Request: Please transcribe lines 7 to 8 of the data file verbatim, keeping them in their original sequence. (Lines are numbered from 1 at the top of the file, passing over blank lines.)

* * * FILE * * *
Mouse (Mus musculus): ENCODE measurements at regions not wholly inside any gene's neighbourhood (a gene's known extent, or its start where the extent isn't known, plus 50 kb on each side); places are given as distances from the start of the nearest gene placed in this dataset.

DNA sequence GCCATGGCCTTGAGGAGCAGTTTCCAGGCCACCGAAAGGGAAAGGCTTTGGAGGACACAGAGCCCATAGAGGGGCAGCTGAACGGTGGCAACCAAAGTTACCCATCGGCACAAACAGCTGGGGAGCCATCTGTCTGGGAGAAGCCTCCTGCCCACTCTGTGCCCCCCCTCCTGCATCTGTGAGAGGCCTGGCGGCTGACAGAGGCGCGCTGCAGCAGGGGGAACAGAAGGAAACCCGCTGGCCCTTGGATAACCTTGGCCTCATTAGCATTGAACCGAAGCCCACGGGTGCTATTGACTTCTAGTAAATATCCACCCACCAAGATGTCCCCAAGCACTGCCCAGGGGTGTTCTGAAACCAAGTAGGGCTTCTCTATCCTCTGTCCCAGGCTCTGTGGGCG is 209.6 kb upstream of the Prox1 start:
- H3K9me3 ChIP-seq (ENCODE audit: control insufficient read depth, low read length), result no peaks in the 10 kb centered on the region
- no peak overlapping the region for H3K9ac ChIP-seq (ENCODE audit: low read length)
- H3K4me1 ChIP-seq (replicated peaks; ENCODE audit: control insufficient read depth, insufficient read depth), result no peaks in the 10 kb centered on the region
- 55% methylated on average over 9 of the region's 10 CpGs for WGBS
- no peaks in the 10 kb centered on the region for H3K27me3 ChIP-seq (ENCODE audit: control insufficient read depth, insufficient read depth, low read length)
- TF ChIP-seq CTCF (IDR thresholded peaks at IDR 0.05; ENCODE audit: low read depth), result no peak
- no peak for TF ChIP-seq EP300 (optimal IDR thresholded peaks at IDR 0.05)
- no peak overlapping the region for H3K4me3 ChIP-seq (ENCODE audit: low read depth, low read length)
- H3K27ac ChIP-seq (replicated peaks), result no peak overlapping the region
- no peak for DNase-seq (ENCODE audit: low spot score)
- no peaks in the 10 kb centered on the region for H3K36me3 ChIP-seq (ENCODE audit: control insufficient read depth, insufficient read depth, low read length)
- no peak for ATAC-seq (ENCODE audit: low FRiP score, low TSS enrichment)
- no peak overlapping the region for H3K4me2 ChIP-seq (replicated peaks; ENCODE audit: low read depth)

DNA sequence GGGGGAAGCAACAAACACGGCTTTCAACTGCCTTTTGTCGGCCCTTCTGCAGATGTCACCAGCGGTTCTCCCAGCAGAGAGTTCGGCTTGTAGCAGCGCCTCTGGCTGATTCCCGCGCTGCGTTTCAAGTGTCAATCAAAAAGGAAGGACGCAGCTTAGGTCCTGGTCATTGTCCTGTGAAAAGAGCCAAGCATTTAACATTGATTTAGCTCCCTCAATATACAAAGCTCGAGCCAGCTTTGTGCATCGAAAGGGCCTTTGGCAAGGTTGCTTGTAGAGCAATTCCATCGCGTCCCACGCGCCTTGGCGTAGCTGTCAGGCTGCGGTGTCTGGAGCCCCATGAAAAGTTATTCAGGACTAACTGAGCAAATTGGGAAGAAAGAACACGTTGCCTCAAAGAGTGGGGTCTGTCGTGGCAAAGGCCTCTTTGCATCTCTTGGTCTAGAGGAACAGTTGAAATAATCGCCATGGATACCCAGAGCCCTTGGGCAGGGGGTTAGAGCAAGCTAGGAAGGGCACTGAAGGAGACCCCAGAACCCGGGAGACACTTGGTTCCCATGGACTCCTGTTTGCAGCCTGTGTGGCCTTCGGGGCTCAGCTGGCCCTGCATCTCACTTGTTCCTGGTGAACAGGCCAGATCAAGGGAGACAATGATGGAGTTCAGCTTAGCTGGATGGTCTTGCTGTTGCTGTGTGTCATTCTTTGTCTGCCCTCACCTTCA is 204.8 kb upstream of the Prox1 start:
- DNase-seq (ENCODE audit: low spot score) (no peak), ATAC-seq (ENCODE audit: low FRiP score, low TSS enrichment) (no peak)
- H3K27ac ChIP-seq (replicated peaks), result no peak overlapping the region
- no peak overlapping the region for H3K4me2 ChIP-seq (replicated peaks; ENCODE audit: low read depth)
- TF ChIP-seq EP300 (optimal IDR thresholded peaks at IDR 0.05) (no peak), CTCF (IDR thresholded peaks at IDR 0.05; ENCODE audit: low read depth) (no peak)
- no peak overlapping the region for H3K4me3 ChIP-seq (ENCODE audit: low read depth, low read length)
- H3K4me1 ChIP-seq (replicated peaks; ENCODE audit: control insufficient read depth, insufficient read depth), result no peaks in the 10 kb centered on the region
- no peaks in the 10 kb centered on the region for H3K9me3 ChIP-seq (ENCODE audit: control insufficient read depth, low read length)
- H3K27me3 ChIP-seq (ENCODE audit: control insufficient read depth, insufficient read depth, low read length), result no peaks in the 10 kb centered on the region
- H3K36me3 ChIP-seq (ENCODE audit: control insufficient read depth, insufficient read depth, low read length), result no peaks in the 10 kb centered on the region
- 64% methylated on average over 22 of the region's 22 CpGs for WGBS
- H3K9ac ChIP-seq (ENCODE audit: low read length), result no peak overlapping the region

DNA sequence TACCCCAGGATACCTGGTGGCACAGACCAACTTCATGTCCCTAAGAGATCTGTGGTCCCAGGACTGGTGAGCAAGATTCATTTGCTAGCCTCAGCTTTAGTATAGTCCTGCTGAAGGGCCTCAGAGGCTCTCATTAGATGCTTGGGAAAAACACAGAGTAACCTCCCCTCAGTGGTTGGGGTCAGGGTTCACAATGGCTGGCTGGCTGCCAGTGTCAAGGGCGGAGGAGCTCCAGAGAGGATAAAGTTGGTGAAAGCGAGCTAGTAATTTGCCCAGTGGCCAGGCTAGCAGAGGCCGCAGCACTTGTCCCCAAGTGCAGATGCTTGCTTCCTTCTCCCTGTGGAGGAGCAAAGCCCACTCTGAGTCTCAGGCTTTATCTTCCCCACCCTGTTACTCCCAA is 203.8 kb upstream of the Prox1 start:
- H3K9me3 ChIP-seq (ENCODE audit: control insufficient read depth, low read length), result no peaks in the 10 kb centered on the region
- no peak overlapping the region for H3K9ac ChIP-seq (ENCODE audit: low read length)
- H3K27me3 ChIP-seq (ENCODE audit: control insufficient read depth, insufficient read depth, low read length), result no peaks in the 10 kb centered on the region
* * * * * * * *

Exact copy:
- no peaks in the 10 kb centered on the region for H3K27me3 ChIP-seq (ENCODE audit: control insufficient read depth, insufficient read depth, low read length)
- TF ChIP-seq CTCF (IDR thresholded peaks at IDR 0.05; ENCODE audit: low read depth), result no peak